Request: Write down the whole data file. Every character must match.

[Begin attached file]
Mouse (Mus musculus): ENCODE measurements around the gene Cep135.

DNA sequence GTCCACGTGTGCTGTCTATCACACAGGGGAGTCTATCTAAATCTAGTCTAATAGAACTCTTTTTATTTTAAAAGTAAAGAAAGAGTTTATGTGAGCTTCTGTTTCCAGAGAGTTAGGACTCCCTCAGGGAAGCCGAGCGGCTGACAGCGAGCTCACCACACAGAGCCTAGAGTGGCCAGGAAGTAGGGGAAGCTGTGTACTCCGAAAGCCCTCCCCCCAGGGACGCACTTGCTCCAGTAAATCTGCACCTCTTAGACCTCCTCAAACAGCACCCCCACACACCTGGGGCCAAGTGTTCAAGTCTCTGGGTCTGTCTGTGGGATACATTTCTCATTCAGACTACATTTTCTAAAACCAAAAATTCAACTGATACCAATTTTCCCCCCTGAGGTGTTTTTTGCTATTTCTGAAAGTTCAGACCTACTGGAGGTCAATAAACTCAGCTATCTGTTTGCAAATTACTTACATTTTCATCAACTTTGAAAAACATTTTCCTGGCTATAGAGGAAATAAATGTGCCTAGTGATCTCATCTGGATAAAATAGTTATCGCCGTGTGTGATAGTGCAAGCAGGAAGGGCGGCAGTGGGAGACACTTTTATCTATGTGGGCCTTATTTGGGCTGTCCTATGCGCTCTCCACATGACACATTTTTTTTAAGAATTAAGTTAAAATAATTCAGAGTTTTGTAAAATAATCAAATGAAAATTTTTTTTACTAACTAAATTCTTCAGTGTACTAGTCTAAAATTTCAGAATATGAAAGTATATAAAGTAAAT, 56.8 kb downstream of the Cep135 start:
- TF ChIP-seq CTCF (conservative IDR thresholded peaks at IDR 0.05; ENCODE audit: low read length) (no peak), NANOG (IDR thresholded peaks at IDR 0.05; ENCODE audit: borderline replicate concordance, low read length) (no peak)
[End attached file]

Mouse (Mus musculus): ENCODE measurements around the gene Cep135.

DNA sequence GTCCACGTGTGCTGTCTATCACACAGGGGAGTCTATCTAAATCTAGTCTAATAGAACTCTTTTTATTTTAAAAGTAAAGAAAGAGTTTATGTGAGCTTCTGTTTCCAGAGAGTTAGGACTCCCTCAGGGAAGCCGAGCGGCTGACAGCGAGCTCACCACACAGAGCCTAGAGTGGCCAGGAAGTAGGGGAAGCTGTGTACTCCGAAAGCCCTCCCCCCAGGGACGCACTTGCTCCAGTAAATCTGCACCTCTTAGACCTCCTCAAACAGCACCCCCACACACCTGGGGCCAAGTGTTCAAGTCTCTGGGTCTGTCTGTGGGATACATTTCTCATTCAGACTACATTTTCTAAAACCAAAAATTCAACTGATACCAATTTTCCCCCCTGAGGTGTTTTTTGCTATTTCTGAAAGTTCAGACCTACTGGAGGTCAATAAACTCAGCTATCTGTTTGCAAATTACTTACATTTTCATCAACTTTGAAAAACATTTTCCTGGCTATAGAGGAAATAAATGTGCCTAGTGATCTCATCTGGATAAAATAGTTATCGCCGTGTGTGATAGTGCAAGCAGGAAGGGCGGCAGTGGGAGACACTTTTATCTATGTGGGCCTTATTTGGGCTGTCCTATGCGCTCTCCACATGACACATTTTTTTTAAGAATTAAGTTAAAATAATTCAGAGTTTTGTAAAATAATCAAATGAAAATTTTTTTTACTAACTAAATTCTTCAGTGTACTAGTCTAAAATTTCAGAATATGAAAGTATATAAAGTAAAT, 56.8 kb downstream of the Cep135 start:
- TF ChIP-seq CTCF (conservative IDR thresholded peaks at IDR 0.05; ENCODE audit: low read length) (no peak), NANOG (IDR thresholded peaks at IDR 0.05; ENCODE audit: borderline replicate concordance, low read length) (no peak)